10. I don’t believe 3.5 ♂ is any more sexist against women than Charlie being a horndog says that all men are oversexed dogs.

    I don’t know if that is a logical phallus-cy or not.

  11. and the crazy just keeps a com’in…..

    Angus’s Spiritual advisor…. Seventh-day Adventist pastor Christopher Hudson, aka The Forerunner.

    TMZ has dug up some interesting nuggets from Hudson’s ForeRunner Chronicles video series, including:

    — Why he believes Jay-Z is a Freemason with ties to the devil

    — How he alleges Obama’s pro-gay agenda has similarities to Hitler

    — How he claims NYC’s gas crisis can lead to cannibalism

    Hudson had bizarrely warned his followers that the gas crisis could turn into a food crisis, forcing women to eat their own children: “Your baby might start looking like a chicken wing.”

    It is unclear if Angus believes everything the pastor is saying, but in the now-viral “testimony” video, the young man only had praise for his spiritual guide. “I love watching ForeRunner Chronicles,” Angus said. “All the information is so great…Your videos have no doubt been a blessing to me.”

    TMZ has spoken to Hudson, and he said that he and Angus have become close over the past year and share similar beliefs.

    Meanwhile, the young actor’s mother has spoken out, saying that she’s “concerned” for her son.

    Carey, 42, told Mail Online in a brief statement that she’s “concerned he’s being exploited by the church.”

  12. How quiet it became when the “slut” slur was said. A quick hop to “promiscuous” by one of the guys, and even that can and should have been debated vigorously.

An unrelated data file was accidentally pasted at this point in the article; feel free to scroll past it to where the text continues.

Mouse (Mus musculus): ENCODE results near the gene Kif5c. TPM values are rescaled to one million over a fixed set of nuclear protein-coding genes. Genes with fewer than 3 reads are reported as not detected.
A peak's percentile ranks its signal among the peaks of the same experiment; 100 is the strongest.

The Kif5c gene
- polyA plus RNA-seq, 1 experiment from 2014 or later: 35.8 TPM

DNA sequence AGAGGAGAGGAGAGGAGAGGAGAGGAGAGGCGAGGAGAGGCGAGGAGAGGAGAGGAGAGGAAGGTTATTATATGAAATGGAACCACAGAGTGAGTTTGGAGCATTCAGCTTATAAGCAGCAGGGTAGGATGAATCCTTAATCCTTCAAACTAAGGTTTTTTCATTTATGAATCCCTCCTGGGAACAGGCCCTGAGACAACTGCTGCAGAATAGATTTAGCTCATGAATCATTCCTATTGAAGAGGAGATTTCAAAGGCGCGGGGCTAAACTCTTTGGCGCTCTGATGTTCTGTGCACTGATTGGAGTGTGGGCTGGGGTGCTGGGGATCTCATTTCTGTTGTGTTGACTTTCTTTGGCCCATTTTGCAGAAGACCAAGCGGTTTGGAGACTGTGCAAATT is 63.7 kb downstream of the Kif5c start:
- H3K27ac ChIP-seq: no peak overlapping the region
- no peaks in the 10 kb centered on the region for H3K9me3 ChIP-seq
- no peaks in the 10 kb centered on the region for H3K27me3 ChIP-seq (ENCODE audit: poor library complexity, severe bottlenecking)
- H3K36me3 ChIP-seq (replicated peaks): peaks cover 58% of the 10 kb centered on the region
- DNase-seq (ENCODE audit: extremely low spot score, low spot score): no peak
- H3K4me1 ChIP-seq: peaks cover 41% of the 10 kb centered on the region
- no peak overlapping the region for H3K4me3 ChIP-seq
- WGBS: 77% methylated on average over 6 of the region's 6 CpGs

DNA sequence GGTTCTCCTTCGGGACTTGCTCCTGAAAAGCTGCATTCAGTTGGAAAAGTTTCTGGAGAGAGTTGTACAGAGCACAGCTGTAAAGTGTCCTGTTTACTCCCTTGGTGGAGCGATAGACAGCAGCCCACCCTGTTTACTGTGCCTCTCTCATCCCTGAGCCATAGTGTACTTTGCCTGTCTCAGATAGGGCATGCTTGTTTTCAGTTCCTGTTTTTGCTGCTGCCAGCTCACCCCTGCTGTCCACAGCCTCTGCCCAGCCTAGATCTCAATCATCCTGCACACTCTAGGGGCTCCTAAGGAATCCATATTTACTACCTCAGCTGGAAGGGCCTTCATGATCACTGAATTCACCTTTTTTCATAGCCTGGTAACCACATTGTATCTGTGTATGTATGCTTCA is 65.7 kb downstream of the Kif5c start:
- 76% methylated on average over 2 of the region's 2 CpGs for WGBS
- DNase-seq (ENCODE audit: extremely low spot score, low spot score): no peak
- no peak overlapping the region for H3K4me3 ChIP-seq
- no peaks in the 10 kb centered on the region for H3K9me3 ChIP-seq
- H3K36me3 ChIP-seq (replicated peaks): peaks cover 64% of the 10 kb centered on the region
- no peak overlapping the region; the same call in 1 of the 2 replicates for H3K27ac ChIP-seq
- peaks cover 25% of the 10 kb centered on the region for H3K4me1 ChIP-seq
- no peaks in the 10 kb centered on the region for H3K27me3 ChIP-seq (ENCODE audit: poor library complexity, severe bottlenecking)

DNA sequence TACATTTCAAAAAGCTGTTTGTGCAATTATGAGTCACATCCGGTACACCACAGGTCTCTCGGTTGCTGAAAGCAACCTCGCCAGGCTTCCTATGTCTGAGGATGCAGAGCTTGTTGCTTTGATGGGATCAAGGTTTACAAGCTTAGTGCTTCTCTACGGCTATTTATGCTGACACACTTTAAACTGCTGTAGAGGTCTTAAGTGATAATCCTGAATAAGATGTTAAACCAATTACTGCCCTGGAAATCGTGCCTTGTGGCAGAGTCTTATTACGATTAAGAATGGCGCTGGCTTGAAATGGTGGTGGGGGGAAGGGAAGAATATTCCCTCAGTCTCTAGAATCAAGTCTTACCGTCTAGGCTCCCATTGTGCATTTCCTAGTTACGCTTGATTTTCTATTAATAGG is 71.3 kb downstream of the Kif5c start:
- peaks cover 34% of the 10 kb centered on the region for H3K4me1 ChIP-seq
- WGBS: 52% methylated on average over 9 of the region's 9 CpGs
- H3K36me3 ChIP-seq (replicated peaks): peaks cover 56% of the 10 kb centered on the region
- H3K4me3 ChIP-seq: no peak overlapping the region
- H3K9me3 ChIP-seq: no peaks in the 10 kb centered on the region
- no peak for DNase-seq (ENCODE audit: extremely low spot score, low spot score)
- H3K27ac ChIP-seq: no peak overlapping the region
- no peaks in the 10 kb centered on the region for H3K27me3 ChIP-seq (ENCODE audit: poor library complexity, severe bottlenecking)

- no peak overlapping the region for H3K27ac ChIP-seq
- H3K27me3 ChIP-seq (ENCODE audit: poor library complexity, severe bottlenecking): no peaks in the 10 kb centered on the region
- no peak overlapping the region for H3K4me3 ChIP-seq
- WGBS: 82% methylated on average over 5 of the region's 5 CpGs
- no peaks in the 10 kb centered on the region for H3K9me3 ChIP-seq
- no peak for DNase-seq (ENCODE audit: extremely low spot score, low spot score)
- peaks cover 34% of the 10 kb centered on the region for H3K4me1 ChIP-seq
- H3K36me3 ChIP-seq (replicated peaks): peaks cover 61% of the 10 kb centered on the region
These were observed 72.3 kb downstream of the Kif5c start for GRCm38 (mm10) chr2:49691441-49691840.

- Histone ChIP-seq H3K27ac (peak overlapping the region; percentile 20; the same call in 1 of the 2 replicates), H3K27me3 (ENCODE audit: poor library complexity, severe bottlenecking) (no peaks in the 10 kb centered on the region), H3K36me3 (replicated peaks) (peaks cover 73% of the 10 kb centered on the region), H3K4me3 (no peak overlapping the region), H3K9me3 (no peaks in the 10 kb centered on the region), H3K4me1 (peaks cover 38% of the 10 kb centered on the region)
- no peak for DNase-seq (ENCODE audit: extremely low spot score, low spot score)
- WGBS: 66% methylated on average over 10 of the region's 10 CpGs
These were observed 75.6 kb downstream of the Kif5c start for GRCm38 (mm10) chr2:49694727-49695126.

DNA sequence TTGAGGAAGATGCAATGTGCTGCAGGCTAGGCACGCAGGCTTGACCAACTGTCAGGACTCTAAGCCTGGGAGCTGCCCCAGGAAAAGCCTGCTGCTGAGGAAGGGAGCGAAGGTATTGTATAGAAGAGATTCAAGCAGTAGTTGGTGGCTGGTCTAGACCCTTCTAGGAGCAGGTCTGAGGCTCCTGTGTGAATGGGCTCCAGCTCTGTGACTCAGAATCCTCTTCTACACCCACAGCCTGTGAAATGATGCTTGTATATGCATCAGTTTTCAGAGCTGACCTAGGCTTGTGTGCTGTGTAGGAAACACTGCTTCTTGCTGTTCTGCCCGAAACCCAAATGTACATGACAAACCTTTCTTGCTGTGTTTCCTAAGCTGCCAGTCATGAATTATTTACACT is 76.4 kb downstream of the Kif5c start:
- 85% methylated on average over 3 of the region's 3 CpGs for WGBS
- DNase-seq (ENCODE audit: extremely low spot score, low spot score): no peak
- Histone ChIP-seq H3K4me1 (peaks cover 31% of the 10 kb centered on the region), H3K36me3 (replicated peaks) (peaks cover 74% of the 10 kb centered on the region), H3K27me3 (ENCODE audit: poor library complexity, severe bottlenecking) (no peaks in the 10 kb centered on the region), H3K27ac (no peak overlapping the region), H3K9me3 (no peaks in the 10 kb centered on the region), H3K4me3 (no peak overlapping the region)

But not having standing, other than being one who was a useful consumer goods, so I kept quiet.

    Myself, I say: whatever the woman’s body, mind and her relationships will bear is OK. It is natural. And they are not chattel. Some guys will never understand that.

  13. Justagurl my goodness you sure are fighting for this sitcom


    NO… just tired of Christian hypocrisy… and puritanical BS….

    Comedy of a sexual nature is NOT what is wrong with the USA….

    and as Tony pointed out.. it is NOT about sexual exploits…..

    Tony put it PERFECTLY in that… It is about how unfair life is….
    That Charlie can go through women like crazy, and luck is always on his side….
    and how Allen works hard, tries to do the right thing… and he has the WORST LUCK…..

    It may not be the most intelligent comedy… But, I liked it for a while…
    I tend to like risqué humour…. Back when Charlie Sheen was on the show, I thought it was a far better show…. I’ve only seen a few of the episodes with Ashton Kutcher… I just felt they were trying to hard with making Allen far more pathetic…. like when he was going to get a position on the board at Walden’s company… and Allen went to the board room and was stealing food and could not just vote, like he was hired to do….
    It just came off as trying to hard and fell quite flat….

    With Charlie Sheen it was a good fit….. I was VERY sorry to see him go….


    somebody mentioned that his mother thinks he is being manipulated…..
    This sounds VERY possible…..
    That almost makes me MORE upset at this whole story….
    I’m so sick of religion exploiting people of all ages….

  14. According to more recent comments, he says his role has been reduced to a few minutes of Skype calls; for $350,000 per episode and 20 episodes per year. He says it is easy but he is bored. Poor baby.

    Other anonymous sources say Lorre (the producer) will offer him a graceful way out. I wouldn’t be surprised, why not pocket the seven million instead?

    I bet Angus’ agent is one scrambling mofo right now, with about a million dollar fee (15%) headed for the incinerator…

  15. If as he says the show is evil, his knowing participation was and is a sin. Interesting that his morals don’t run to refusing the pay check, stopping the evil work and returning the filthy money. Growing a young crop of hypocrites this year, are we not.